Thursday, December 30th, 2010

The Late Great Planet Earth

As crazy as it seems now, when I was a freshman in high school I was convinced that my life was going to end, healthy and unadulterated, sometime before December 31st 1988. Of course it’s common for sensitive teens to consider their mortality during those tumultuous years when the hormones start to kick in. But I was different. While other kids pondered death in the conventional fashion—that is, contemplating suicide while listening to the Smiths’ “Heaven Knows I'm Miserable Now”—I came to terms with my mortality the old fashioned way. I learned about it in church.

The specifics of my doom were revealed to me when I was fifteen, in the basement of Bon Air Baptist in the exurbs of Richmond, Virginia. I was among a group of about twenty-five teens who'd assembled in the church's dark basement for Wednesday night youth group, primarily for the free pizza.

“The Antichrist is alive and well today,” Bon Air's youth minister Mike Honaker stated assuredly, waving a book called The Late Great Planet Earth above his head.

Honaker was a ruddy, troll of a man, approaching forty, who maintained a bushy beard to conceal a protruding bottom lip packed tight with Skoal Bandits. He was conducting a series on Hal Lindsey's The Late Great Planet Earth and its apocalyptic interpretation of biblical prophesies. The slim paperback had a picture of the earth in flames on its cover and two hundred pages of prose devoted primarily to the Antichrist. A breezy, beach towel read, perfectly suited for kids of all ages, The Late Great Planet Earth spoke of a terrifying monster called “the gog” that was preparing to incite World War III and kill all the Jews and liberal arts professors. It was, somehow, the bestselling nonfiction books of the Seventies—it spawned a documentary narrated, curiously, by Orson Welles—and was my youth pastor’s current obsession.

“The Antichrist is preparing to reveal himself and this will likely happen in our lifetime.” Honaker said, spewing a little tobacco spittle.

Growing up in the Bible belt during the Reagan years I'd, of course, heard similar proclamations. It was the Eighties and fundamentalists all across the country had their granny panties in a bunch about the “moral decline” of the previous two decades. The so-called “Satanic panic” was in full swing and it wasn't uncommon to hear sensational allegations of demonic activity on the nightly news. A satanically operated daycare center in Edenton, North Carolina. A Dungeons & Dragons game gone murderously awry in Lafayette, Colorado. Geraldine Ferraro. Before long, Middle America was convinced that every child who owned a Judas Priest record was part of a coven that sacrificed goats in the woods behind the A&P. Sure, we may not have been worried about terrorists in the Eighties but we had Satanists. And when they weren’t busy stuffing our Halloween candy with razorblades, they were in cahoots with Satan plotting the apocalypse.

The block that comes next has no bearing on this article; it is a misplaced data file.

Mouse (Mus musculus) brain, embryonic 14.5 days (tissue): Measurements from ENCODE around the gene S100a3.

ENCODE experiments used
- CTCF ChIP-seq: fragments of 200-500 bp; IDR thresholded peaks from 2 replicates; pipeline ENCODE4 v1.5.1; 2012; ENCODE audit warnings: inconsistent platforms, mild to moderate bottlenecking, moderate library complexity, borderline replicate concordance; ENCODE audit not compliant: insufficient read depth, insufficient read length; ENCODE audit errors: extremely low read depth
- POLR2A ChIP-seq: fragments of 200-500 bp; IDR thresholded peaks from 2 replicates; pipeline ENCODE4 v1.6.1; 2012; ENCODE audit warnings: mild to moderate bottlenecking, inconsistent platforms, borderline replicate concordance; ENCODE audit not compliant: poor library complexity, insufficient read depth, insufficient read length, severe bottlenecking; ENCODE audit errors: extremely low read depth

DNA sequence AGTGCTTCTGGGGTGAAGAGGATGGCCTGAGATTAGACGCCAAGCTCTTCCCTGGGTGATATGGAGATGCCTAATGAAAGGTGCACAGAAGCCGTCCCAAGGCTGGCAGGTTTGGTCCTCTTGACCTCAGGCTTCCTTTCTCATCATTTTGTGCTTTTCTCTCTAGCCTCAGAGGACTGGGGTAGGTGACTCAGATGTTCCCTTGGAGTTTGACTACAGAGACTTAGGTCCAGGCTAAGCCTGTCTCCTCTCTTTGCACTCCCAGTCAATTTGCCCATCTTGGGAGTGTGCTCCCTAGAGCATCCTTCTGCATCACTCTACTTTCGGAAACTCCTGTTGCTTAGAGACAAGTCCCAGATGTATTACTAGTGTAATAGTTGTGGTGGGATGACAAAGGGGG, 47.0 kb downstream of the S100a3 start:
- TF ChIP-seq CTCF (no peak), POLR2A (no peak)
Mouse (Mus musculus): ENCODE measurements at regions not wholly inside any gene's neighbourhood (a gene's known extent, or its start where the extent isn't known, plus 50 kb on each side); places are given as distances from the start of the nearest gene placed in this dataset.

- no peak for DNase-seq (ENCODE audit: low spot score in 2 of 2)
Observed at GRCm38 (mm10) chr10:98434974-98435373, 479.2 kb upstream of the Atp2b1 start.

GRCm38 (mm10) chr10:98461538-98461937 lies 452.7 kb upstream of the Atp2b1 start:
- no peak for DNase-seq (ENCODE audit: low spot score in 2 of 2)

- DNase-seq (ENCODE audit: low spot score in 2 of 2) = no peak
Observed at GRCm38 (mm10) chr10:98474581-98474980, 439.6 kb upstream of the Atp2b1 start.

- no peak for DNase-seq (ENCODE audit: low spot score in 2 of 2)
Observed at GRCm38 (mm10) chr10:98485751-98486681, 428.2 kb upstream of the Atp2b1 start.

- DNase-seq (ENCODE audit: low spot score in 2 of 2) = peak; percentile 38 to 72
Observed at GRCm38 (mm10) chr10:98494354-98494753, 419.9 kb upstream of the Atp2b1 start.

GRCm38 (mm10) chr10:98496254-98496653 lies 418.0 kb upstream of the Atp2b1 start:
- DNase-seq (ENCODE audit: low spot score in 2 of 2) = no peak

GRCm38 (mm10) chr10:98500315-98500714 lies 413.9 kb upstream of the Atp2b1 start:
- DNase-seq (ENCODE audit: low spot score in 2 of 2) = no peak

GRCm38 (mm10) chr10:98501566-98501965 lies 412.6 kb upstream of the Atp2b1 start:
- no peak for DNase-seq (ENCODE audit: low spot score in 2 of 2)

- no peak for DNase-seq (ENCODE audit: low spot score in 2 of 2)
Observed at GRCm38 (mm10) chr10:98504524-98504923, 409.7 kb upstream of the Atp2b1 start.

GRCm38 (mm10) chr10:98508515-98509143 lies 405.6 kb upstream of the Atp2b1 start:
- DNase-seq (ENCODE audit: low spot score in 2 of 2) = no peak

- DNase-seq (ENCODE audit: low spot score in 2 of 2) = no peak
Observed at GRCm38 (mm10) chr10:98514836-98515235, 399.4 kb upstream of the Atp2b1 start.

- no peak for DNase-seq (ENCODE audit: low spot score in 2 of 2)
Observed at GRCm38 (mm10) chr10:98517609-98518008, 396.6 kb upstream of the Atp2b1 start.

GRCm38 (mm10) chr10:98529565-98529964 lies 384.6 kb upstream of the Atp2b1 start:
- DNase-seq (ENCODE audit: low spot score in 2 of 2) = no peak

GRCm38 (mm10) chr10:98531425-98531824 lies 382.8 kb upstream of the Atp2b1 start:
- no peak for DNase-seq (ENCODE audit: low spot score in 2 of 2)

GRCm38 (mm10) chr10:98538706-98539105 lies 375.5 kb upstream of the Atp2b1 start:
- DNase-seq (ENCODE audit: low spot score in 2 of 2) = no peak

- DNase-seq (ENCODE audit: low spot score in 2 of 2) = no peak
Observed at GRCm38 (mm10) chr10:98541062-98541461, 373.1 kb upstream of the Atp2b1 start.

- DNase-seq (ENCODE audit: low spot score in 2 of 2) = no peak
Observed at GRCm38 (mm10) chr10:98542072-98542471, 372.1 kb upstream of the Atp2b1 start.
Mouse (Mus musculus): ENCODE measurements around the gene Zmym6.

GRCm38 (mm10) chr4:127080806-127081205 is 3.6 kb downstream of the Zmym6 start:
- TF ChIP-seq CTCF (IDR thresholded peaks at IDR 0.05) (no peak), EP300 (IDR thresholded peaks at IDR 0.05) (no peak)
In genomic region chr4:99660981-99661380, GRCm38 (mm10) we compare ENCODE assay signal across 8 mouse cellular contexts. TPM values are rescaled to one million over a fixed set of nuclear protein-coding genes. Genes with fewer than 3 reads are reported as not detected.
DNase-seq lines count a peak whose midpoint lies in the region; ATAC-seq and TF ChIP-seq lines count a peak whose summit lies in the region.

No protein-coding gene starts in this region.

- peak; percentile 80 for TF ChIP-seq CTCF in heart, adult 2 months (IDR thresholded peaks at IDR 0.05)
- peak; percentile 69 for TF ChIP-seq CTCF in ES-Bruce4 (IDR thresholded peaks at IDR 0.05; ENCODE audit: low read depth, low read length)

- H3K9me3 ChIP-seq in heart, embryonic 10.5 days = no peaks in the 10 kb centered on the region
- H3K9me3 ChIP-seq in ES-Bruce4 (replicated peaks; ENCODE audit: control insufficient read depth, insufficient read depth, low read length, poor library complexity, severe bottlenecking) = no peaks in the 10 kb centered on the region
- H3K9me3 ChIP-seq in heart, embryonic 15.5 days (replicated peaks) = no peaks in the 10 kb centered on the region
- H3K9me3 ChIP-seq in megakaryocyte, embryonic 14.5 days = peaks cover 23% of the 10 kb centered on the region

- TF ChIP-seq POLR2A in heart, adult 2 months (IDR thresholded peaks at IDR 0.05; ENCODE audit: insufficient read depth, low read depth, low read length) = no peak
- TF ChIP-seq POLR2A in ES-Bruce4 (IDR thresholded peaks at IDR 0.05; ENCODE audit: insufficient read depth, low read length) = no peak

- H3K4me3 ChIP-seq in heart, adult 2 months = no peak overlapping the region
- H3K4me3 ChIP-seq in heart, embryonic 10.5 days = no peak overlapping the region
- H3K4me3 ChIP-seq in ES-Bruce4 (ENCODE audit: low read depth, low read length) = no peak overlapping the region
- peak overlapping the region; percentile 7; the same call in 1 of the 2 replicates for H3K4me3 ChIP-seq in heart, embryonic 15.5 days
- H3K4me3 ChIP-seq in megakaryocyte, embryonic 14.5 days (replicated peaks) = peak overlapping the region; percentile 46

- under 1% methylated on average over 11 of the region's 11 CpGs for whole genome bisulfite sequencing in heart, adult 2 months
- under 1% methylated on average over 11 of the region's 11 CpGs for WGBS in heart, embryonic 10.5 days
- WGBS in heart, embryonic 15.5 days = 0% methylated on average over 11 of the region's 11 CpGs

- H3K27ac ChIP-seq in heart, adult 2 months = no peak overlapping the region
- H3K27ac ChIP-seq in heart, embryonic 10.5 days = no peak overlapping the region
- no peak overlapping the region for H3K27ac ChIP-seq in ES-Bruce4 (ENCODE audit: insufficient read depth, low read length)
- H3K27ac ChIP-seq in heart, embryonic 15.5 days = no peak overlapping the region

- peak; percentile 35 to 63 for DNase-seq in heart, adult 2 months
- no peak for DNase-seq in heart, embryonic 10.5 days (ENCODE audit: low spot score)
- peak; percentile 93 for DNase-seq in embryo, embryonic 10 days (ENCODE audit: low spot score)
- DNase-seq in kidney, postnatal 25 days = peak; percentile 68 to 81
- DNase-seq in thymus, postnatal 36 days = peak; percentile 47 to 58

Honaker seemed to revel in the tension. Attending his Wednesday night youth group was like watching an Omen marathon on Fox News—a blend of end times paranoia coupled with current events. According to Honaker, the Antichrist was about to take hold of the United Nations (an organization founded by Satanists) and create a one world government under his command.

“Nobody knows exactly when the Antichrist will come to power,” said Honaker , “but Christians can take comfort knowing the Rapture will whisk us away before he does. Mr. Hal Lindsey has done us the great service,” continued Honaker, “of decoding some of the mysteries of Revelation in this book, The Late Great Planet Earth.”

And that's when he dropped the zinger. The nugget of prophesy that was going to escalate my teenage anxieties for months to come.

“According to Lindsey, praise Jesus, the signs are all in place. We will see the Rapture in our lifetime. Sometime before the end of 1988.”

1988?! I thought with panic, scrambling to put things in perspective. It was already more than halfway through 1986.

If you believed The Late Great Planet Earth’s revelations, Honaker explained, the bible predicted that the Rapture would occur within a generation of the Jews returning to Israel, an event that occurred in 1948. Since many Christians believe that a biblical generation is equal to forty years, establishing a cutoff date for the Rapture was simple math.